Friday, February 7, 2014

Google Sells Motorola to Lenovo

Google officially announced the sell of Motorola to Lenovo


Dear ladies and gentelmen, it's officiallay announced now. In a move that is about to sever one of the few remaining strong US ties to the smartphone world, Google has agreed to sell off the recently acquired Motorola Mobility to Lenovo. The total amount that Lenovo will pay to Google is estimated 2.91 billion US Dollars, 660 million Dollars are to be paid as cash, Google will acquire ordinary Lenovo shares of worth 750 million Dollars and beside this there is a three-year promissory note worth $1.5 billion between the two companies.

It is expalined in a blog post recently by Larry Page why Google has decided to make this deal, saying that essentially Google couldn't manage "all-in" when it came to making mobile phones, and that it has not such brains and time to be successful in the field of mobile making. Page says that Lenovo's experience will be better handle Motorola Mobility, and in this way Google is free to focus on making Android operating system better.

Possibly the good news in the announcement by Page is this sentence: "Lenovo intends to keep Motorola’s distinct brand identity." The specifics of the deal aren't clear outside of the $2.91 billion figure, but Page does say that "Google will retain the vast majority of Motorola’s patents, which we will continue to use to defend the entire Android ecosystem." This means that Lenovo will not be getting its hand on the 24,000 patents that are considered the main reason for Google's acquisition of the US manufacturer in the first place, and we're also told that the Advanced Technology and Projects division of Motorola (which is behind Project Ara) will stay in the hands of Google.
Motorola being part of Google has been both incredibly interesting and somewhat disappointing. The devices, products and ideas of Motorola have been awesome in the making of the Moto X, the Moto G, the Moto Maker customization suite, and the promise of Project Ara; but, consumer response has been low and devices haven't sold that well. Even at that time, the assumption was that Google's aim was Motorola's patent portfolio, and Google was never expected to have much interest in the devices division of the company. Google has since kept Motorola separate from the main Google business ever since acquiring it, although it is being run by ex-Googler Dennis Woodside.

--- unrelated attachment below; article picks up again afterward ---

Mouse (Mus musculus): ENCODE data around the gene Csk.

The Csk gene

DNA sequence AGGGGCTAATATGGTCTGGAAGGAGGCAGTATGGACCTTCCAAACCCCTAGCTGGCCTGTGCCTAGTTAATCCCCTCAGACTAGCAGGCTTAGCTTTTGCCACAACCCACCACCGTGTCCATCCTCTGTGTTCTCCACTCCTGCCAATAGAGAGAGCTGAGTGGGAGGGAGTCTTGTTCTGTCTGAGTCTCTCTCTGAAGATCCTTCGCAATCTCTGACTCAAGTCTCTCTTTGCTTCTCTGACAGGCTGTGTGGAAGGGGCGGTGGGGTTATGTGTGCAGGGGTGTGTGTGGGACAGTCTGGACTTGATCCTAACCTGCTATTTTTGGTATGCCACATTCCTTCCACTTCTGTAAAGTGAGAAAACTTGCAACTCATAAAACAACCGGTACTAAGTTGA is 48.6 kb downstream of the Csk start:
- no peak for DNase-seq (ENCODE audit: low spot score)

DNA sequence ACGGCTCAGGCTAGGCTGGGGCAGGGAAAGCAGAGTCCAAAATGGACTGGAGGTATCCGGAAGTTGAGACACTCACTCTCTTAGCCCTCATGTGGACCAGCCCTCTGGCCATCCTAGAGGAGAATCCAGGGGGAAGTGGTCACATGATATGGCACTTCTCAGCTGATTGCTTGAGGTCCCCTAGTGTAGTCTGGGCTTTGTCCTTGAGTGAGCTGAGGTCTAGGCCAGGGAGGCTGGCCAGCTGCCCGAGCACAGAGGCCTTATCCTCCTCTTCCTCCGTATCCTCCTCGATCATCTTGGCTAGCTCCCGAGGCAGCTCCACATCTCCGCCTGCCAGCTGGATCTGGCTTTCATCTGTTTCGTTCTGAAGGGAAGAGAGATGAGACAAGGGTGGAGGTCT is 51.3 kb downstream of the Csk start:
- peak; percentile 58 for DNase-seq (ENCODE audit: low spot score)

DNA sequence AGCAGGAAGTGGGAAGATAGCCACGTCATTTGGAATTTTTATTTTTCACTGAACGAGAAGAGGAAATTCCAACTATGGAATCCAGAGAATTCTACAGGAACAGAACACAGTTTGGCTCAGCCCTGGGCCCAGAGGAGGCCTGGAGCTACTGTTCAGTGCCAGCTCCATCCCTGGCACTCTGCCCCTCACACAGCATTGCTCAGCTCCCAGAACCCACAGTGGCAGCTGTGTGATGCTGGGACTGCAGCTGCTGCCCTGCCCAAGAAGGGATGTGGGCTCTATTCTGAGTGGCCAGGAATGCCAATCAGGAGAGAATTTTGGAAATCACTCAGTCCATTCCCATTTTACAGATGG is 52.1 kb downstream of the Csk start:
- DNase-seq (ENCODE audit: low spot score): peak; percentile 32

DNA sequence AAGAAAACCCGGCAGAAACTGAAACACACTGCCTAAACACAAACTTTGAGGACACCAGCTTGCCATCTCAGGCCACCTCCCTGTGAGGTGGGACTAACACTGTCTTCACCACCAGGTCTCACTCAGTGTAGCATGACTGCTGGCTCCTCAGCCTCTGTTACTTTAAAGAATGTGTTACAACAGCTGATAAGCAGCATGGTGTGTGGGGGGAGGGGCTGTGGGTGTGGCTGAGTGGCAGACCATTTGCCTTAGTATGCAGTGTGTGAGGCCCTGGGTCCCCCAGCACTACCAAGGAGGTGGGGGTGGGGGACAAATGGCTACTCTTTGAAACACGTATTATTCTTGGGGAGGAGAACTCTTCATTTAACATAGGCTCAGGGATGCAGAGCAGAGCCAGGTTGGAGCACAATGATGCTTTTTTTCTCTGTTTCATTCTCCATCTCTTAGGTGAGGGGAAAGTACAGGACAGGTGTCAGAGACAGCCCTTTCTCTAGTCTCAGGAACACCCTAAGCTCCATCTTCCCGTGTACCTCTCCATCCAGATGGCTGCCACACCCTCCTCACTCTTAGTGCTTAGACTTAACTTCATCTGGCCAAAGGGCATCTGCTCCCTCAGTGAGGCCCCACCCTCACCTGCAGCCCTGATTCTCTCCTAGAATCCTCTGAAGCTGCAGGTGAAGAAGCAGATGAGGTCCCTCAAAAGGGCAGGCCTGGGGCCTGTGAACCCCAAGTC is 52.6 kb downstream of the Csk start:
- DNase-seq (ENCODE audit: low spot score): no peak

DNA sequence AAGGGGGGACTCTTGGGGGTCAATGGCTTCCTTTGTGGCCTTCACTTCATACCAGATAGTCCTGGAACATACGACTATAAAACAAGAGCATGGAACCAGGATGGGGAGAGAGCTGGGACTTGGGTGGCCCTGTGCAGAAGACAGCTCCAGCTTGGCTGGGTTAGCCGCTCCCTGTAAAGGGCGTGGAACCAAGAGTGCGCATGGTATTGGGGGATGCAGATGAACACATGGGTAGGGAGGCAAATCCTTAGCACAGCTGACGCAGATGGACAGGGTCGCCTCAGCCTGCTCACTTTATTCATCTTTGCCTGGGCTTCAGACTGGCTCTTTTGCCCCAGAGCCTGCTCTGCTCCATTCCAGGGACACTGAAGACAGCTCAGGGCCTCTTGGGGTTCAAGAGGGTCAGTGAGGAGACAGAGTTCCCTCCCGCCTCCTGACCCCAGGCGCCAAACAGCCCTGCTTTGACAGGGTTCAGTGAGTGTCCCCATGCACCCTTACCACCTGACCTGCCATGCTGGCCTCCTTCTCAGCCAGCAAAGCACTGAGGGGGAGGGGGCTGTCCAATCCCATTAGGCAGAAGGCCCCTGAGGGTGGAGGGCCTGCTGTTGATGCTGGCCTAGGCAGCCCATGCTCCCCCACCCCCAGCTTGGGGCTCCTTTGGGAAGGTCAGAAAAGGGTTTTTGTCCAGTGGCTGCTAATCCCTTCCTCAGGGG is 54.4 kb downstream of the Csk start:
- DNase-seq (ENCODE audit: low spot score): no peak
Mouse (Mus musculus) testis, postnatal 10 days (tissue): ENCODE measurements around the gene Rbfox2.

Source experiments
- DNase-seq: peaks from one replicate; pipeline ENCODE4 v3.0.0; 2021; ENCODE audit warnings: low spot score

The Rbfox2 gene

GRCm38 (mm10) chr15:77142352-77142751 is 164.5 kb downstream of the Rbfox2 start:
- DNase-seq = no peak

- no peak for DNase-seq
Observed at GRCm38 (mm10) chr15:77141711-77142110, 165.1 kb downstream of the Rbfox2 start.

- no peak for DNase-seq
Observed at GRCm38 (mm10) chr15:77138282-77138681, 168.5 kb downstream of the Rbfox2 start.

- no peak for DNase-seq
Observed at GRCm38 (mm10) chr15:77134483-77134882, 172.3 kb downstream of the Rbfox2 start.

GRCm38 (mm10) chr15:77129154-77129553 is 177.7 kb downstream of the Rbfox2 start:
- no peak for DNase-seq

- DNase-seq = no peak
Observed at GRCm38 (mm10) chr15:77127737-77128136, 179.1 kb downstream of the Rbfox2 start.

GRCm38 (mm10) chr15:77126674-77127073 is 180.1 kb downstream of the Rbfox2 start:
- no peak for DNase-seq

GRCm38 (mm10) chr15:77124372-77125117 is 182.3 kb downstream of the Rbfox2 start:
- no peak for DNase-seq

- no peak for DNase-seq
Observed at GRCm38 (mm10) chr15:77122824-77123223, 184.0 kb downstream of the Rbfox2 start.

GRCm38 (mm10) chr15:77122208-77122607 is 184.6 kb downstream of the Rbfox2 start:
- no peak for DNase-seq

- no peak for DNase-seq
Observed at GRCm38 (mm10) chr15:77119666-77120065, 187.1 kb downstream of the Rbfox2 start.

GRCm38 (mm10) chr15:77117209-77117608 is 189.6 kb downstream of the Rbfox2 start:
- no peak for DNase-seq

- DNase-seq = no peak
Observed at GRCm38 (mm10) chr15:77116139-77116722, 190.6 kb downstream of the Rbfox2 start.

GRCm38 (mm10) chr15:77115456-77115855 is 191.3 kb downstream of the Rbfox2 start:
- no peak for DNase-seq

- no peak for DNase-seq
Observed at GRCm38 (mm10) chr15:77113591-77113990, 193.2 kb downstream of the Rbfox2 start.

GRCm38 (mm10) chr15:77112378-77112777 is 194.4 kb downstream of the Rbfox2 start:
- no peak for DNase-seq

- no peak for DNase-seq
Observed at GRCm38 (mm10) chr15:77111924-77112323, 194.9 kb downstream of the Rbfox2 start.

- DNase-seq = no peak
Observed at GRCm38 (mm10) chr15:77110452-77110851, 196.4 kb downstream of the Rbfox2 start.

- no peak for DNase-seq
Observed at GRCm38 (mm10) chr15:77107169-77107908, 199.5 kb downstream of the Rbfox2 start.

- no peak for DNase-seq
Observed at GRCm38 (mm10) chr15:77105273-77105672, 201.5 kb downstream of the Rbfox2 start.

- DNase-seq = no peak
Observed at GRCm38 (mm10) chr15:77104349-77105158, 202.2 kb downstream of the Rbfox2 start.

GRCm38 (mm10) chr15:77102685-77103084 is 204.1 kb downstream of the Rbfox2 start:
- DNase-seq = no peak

Lenovo is one of the largest and well known mobile phone manufacture company whose headquarters are in China, but it has tried to increase its market share in the U.S., and this deal would certainly change that. Lenovo has been promising to make its push into the U.S. market by 2015. It was rumored to have been one of the companies bidding for BlackBerry last year, but that move was blocked by the Canadian government. Motorola would make for a much better acquisition, and a major shift in power for Lenovo, as the company is quite experienced with such deals. It is also noteworthy that back in 2005, Lenovo bought off IBM's ThinkPad laptop division, essentially paving its way to the top. Lenovo is now achieved the title of the world's biggest Personal Computer maker company and it is getting popular day be day. Now it is to see that how Chinese company manag Motorola. There is a question rises that whether Lenovo will make mobile phone under the name of Motorola or it start print its own name as well. It seems that the company has decided to play their best cards in U.S. to gain market share .

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